Her All Along - Cara Dee
I could be the guy who blew his brains out to the soft notes of “God Only Knows,” a song that’d played on repeat in my head on and off for years. A song that mocked me wherever I went. A song I’d heard when I was little and hiding in a closet with my brother.
“Do it,” I whispered.
I sucked in a breath and pressed the barrel to my temple.
Do it, do it, do it.
My reflection in the bathroom mirror caused my hand to tremble, and I promptly screwed my eyes shut. This could all be over if I only had the balls to pull the trigger. History would be wiped clean. I’d feel no more hatred. I would be gone. Erased. Would I find peace? Or would I just…fade into nothingness?
Do it, do it, do it.
A rushing sound thundered in my ears. My throat closed up. Fuck—it would be over. Wasn’t that what I’d craved for as long as I could remember? The rage wasn’t even the worst of it. This sense of confusion and loss, being lost, constantly wondering, was what I couldn’t live with. I didn’t fucking understand myself. I didn’t know who I was other than a box of crippling emotions. I had no identity. I was hatred personified, and hatred was ugly. Vile.
I was vile.
I could put a stop to the song, permanently.
“You coward.” My eyes burned behind closed lids. The memory of my mother telling me what a coward I was rolled through my mind—as if I needed the reminder. “It would be over.” I tensed up as I brushed my finger over the trigger. “Do it.” You’re almost there.
But what if…
A strangled sound escaped me, and a tear rolled down my cheek.
“Avery?” Two taps on the door followed my soon-to-be-ex-wife’s voice. “Are you almost done? I have to shower.”
The air was knocked out of my lungs in defeat. Lowering my hand, I opened my eyes again and stared at my pathetic reflection, my chest heaving. What was wrong with me? I clenched my jaw. Hating, hating, hating. I felt like I’d run a marathon.
“Yeah.” Exhaustion took over. Today wasn’t the day I killed myself. “Be right out.” The revolver went back into the cupboard under the sink. It was time to get ready. A new day. We were meeting with our divorce lawyers.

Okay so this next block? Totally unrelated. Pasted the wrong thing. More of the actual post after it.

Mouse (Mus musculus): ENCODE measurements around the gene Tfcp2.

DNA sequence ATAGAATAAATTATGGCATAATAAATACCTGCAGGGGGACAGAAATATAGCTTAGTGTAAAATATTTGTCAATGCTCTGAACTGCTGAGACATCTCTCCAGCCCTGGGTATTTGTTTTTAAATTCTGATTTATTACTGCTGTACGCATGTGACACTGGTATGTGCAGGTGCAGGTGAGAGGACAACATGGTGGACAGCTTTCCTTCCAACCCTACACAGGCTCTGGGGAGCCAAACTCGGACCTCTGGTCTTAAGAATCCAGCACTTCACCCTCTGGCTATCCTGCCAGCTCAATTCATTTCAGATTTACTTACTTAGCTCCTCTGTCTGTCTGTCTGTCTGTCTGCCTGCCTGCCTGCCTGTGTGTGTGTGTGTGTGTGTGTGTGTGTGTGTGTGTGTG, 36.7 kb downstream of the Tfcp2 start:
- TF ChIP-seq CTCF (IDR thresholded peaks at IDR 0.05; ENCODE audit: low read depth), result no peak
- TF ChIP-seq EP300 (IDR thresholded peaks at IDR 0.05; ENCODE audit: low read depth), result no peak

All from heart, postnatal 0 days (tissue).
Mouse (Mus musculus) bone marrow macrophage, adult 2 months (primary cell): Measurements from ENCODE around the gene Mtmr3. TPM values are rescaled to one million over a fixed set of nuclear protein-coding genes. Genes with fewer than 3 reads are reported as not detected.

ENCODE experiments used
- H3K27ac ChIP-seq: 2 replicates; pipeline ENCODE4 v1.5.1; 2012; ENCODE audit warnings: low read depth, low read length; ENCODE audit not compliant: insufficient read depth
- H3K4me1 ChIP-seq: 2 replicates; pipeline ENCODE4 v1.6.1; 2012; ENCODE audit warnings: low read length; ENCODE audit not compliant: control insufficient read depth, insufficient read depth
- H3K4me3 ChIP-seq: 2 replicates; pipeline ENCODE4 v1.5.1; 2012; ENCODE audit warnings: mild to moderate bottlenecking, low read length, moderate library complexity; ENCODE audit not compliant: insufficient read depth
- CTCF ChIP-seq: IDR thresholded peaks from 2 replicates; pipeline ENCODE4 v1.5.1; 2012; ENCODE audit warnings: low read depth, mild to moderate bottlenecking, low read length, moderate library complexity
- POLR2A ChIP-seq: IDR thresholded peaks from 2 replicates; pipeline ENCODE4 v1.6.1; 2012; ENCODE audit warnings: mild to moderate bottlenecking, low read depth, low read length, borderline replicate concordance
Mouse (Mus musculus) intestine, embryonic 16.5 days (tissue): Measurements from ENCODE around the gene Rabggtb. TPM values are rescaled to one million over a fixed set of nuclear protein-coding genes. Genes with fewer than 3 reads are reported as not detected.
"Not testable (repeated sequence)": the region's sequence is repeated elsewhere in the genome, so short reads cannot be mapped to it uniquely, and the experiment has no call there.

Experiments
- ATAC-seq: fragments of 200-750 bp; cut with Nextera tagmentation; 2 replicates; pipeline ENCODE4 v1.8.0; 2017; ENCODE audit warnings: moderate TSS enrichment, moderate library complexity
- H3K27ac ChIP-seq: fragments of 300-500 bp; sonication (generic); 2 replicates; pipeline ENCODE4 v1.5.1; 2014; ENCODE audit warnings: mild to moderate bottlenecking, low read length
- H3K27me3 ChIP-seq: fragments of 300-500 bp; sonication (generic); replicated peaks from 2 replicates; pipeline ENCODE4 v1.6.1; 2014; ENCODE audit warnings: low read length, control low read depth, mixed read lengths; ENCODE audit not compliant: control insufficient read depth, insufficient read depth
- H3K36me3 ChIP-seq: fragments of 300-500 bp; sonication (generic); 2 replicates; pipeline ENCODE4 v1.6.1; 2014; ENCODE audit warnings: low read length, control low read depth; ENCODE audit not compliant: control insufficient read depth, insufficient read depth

The blows kept on fucking coming. I dodged left, only to get a knee in the gut. Then I ducked right, and he was on me like a freight train. Jesus. I coughed, pain radiating from my rib cage.
“Come on.” Darius grinned.
Wiping my forehead, I jumped up again and charged. Sweat poured down and caused my beater to stick to my skin.
I welcomed each punch and did everything I could to return them.
I succeeded sometimes.
He’d long since given up on teaching me actual rules and styles. I suspected since he was so good at boxing, he didn’t worry because he could take me without much effort. And so, he let me come at him with rage fueling me and a complete disregard for how it was done.
To be fair, he didn’t play by the rules with me either.
“Motherfucker.” He chuckled through a groan when I managed to jab him twice in the face. “You’re a good brawler, I’ll give ya that. Bad day?”
“You could say that.”
I gnashed my teeth.
I hissed and flew back, Darius’s gloved hand splitting my bottom lip open.
“I have work tomorrow,” I barked. Explaining a busted lip wouldn’t be a walk in the park.
He laughed, out of breath, and we took a break to get some water. “You’re something else, Ave. You’re shit at technique, but damn, you keep getting up.”
I leaned back against the ropes of the boxing ring and reached for my towel. I wasn’t bleeding too much.
When you’d been born on a battlefield, suffering was as natural as breathing. Darius’s uppercut, no matter how hard he delivered it, was nothing.
Half an hour later, Darius and I were sweating buckets in the sauna.
“Shouldn’t you be off work for the semester soon?” he asked.
“Friday’s the last day.” I scrubbed my hands over my face, willing the tension of the day to just leave me already.
This summer was going to be interesting. It was the first year I didn’t have summer school. I’d have two months off before I returned, and once again, I was struck with disbelief at the sheer stupidity of kids today. Especially the privileged little shits I taught.
“You have a birthday coming up,”